Primary Care Physicians can Treat Allergic Patients

Roughly 20 percent of the population has allergies. That means that if you are a primary care physician and see 20 patients per day, four of those patients will probably be suffering from allergies of some sort.

Primary Care Physicians Treat Allergic Patients

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As a first line of treatment, you may prescribe antihistamines or steroids to help your patients manage their symptoms. These medications can take the edge off of symptoms, but they don’t solve the underlying problem. In fact, the only treatment that can address the source of the allergy is known as immunotherapy.

Allergy Immunotherapy: A Lasting Solution

Immunotherapy involves exposing the body to the very elements that make it miserable in order to induce desensitization. Allergy immunotherapy comes in two forms: allergy shots and allergy drops. With allergy shots, extracts of common allergens are mixed into a saline solution and injected into the skin where they can absorb into the bloodstream. With allergy drops (known as sublingual immunotherapy), the allergens are introduced into the body as under-the-tongue droplets that absorb into the bloodstream through specialized cells in the mouth.

It used to be that primary care physicians had to refer patients to an allergist for allergy immunotherapy, but family care physicians and pediatricians can now prescribe sublingual immunotherapy to allergy patients through turnkey allergy treatment programs. It’s a great way to preserve continuity of care, expand your services and increase the profits of your medical practice.

Start Prescribing Sublingual Immunotherapy

You can start by ordering an allergy test kit for physicians that will allow you to administer the simple yet accurate skin-scratch test. (The test can be performed by a medical assistant in about 30 minutes.) After that, you can buy wholesale allergen extracts and mix the allergy drops in-office or order them through a compounding pharmacy. Because allergy drops are safer than shots, they can be taken at home rather than at the physician’s office. In this busy day and age, patients love the convenience of at-home administration.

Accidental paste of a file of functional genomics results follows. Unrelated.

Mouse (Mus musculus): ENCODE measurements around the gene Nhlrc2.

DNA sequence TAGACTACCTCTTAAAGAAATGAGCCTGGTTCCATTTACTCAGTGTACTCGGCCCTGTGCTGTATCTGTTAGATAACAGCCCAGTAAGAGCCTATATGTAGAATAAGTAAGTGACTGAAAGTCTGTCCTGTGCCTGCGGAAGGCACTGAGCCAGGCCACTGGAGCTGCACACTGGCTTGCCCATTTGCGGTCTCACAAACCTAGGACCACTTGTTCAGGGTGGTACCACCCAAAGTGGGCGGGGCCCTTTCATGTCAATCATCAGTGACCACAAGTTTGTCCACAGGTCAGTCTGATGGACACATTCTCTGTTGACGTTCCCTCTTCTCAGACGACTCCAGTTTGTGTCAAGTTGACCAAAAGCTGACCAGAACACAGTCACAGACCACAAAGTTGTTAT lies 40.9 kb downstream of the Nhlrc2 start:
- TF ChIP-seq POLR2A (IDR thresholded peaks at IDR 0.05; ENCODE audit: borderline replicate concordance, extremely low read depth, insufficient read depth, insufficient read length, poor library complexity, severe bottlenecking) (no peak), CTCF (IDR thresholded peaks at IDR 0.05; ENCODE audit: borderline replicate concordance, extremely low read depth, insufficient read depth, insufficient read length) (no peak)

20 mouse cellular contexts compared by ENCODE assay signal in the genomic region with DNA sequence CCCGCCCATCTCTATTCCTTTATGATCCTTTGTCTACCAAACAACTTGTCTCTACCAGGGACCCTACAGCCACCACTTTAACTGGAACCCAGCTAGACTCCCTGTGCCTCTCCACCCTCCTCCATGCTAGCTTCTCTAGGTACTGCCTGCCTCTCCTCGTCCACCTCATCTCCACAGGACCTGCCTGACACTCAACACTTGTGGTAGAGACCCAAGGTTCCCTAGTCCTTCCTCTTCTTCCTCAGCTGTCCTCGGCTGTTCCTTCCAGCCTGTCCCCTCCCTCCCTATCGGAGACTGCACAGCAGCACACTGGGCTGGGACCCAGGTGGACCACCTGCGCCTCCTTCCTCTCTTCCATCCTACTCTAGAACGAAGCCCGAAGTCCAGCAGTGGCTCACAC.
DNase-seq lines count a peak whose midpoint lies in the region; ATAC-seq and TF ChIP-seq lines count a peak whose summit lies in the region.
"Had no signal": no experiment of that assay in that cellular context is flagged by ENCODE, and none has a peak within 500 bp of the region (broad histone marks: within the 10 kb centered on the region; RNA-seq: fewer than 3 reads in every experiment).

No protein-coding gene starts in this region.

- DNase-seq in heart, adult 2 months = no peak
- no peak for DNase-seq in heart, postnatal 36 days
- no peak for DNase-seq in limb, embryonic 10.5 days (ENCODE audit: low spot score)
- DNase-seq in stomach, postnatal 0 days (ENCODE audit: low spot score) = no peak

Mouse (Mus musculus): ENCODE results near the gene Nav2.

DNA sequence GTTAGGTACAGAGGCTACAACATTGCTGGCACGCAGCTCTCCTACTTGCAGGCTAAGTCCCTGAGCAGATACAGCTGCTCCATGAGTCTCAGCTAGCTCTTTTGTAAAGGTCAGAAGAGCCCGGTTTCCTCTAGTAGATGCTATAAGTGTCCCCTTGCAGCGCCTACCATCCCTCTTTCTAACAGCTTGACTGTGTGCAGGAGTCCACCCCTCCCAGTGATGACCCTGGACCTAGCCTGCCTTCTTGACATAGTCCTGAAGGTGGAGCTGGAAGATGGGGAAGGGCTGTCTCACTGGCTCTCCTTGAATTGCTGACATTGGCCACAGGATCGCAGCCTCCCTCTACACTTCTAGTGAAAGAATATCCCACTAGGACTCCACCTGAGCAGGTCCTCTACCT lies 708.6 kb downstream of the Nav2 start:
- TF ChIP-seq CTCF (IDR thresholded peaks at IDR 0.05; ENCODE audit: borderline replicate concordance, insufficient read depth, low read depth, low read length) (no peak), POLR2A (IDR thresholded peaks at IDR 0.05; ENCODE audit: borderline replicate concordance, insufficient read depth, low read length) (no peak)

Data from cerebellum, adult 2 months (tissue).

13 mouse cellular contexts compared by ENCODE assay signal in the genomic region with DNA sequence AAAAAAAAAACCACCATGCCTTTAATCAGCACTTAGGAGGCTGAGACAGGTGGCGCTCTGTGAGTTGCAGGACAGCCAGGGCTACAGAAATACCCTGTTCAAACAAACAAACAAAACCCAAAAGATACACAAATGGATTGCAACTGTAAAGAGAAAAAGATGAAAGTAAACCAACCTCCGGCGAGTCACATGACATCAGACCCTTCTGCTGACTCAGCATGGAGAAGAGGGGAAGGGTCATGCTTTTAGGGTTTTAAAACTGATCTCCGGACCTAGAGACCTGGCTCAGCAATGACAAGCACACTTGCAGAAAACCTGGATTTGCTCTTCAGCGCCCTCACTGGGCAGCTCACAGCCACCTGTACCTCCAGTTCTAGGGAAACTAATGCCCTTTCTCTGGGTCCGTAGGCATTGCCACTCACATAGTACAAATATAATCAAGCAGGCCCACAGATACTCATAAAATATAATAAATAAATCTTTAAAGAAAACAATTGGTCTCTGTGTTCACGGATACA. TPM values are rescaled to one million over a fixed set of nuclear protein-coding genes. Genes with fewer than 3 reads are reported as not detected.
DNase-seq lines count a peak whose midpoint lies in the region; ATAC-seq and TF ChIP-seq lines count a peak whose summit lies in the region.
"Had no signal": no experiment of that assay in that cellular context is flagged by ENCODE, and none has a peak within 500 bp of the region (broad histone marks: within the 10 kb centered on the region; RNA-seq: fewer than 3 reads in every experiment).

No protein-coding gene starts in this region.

As you vet your patients to see if they are candidates for allergy immunotherapy consider:

  1. The duration of their symptoms. If patients experience symptoms for more than a few months of the year, they would likely benefit from allergy immunotherapy.
  2. The severity of their symptoms. If patients’ symptoms are so severe that they are significantly affecting their quality of life, consider allergy immunotherapy.

Symptoms include a runny or stuffed-up nose, itchy eyes, eczema, hives, cough, wheezing, asthma, headaches, and sinus infections. Food allergy is linked to additional symptoms including gastrointestinal distress (cramps, bloating, gas, and diarrhea), eosinophilic esophagitis (inflamed esophagus), and interstitial cystitis (painful bladder syndrome). Contact AllergyEasy about our turnkey allergy treatment program to increase medical practice revenues.